Surviving on OS X when you're used to the terminal
If you’ve spent some portion of your life with Linux on your computer, you’ve undoubtably discovered the usefulness of the Linux command line. Sometimes it’s just quicker to get something done by pulling up a terminal and entering a one-liner.
The GNOME file manager makes it trivial to open a terminal at your current location, if you have the
nautilus-open-terminal package installed:
Going the other way around, from terminal to GUI is also easy:
- Open current folder in file manager:
- Open any file with default application:
If you’ve grown into this habit, you’ll feel lost whenever you need to use a Mac. No such option in the file manager and no gnome-open command (obviously).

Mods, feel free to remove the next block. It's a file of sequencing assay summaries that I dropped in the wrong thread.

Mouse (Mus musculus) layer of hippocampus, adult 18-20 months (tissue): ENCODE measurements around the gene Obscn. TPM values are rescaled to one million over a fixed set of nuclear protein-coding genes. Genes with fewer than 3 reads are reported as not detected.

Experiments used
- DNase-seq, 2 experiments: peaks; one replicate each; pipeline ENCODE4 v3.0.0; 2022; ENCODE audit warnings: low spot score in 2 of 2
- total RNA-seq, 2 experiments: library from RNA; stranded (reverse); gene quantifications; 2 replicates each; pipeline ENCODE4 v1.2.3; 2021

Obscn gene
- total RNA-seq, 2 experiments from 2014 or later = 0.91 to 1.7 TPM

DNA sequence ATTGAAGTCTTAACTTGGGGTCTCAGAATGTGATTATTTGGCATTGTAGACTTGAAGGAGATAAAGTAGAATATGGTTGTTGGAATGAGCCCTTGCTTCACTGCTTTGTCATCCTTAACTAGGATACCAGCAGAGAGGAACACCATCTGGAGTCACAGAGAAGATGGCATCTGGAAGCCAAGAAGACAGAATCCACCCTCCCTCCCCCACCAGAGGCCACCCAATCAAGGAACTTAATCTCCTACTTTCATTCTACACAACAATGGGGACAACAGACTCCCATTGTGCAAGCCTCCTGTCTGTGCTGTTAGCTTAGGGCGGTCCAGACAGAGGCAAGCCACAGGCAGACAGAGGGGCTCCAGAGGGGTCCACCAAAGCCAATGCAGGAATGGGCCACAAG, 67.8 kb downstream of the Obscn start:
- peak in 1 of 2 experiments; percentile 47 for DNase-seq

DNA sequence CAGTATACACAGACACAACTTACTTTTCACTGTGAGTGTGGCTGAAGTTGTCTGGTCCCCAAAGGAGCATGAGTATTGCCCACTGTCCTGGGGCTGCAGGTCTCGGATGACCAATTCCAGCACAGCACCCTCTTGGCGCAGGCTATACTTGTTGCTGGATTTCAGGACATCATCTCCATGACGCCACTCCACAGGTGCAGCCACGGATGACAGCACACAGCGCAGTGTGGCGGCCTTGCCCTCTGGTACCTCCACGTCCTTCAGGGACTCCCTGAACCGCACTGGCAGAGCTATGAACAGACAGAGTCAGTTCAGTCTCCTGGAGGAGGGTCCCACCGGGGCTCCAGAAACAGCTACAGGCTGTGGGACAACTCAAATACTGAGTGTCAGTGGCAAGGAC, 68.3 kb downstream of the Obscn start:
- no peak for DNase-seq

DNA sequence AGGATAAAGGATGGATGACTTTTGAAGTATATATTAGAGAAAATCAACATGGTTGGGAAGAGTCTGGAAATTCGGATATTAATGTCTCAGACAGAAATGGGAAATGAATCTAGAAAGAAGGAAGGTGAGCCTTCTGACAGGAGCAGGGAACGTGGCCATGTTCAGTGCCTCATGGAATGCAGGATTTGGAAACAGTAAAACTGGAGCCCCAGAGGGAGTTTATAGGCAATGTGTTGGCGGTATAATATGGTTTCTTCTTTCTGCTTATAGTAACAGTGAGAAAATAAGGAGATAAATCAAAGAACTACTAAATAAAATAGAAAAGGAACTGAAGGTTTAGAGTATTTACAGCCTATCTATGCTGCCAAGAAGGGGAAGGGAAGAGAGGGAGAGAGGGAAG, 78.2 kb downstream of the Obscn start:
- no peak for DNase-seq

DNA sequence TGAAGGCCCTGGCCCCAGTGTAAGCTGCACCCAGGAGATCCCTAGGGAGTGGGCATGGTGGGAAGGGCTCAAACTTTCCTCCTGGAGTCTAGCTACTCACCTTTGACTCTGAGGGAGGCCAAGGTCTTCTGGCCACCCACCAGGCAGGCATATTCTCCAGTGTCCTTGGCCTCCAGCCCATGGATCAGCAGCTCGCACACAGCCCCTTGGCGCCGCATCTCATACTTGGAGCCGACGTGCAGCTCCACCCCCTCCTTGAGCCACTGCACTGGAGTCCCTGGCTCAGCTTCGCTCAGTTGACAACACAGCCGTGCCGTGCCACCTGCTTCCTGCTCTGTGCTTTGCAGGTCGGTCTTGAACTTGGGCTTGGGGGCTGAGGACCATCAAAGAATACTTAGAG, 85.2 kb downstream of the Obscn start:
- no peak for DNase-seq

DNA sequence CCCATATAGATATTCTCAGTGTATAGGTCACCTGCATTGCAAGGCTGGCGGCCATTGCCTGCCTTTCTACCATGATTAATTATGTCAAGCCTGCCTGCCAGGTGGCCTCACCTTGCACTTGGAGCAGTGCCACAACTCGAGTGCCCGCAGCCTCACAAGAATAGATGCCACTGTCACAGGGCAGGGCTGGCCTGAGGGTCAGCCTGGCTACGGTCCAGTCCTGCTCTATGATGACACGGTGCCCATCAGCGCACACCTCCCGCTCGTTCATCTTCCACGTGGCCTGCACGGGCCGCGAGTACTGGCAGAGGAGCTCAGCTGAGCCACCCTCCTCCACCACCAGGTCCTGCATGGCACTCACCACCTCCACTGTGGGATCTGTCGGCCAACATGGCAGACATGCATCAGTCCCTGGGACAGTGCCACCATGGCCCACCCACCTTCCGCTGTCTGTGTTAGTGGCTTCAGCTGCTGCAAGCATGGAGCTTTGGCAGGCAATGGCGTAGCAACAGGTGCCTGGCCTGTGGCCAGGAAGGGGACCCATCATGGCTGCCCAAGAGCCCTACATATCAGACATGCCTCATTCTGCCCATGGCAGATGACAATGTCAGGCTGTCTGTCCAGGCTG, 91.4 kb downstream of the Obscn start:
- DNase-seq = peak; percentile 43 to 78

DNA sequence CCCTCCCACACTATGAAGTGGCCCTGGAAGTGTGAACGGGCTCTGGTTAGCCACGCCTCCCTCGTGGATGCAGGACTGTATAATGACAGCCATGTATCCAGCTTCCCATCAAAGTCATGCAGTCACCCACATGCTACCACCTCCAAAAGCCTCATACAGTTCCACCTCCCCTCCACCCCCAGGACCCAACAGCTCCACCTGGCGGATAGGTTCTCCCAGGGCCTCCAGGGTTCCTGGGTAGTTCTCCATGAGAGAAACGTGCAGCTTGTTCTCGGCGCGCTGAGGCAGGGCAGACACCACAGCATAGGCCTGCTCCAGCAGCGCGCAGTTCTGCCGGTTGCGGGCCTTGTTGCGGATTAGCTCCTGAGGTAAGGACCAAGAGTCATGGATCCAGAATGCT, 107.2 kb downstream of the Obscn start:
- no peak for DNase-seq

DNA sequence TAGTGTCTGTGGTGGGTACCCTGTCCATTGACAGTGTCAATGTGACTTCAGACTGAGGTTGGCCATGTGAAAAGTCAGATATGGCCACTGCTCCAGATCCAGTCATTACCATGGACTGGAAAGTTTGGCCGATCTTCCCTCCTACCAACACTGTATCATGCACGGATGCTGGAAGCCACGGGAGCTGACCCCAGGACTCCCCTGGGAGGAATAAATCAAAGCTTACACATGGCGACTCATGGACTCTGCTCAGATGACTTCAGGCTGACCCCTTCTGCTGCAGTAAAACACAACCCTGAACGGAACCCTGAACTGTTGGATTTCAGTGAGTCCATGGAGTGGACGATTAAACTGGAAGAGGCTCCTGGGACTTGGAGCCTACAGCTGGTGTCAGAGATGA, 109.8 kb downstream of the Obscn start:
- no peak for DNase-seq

Don’t worry though, it’s all possible. Here’s how.
Opening a terminal at the current folder
Opening a terminal at the current folder requires you to make a small change to the preferences. Open the keyboard preferences, go to services (on the keyboard preferences page) and enable the two services shown below:
Once you’ve done that, you can simply right-click any folder and find the option under the services menu:
Opening any file from the file manager
Need to open an image from the command-line? Or a PDF? Or any other document. Simply use open:
To open a finder window and show the file in the file manager, use the -R (reveal) flag:
open -R .
At least now you can switch back and forth between command-line and GUI quickly. Try Homebrew if you need to install your favorite missing tools.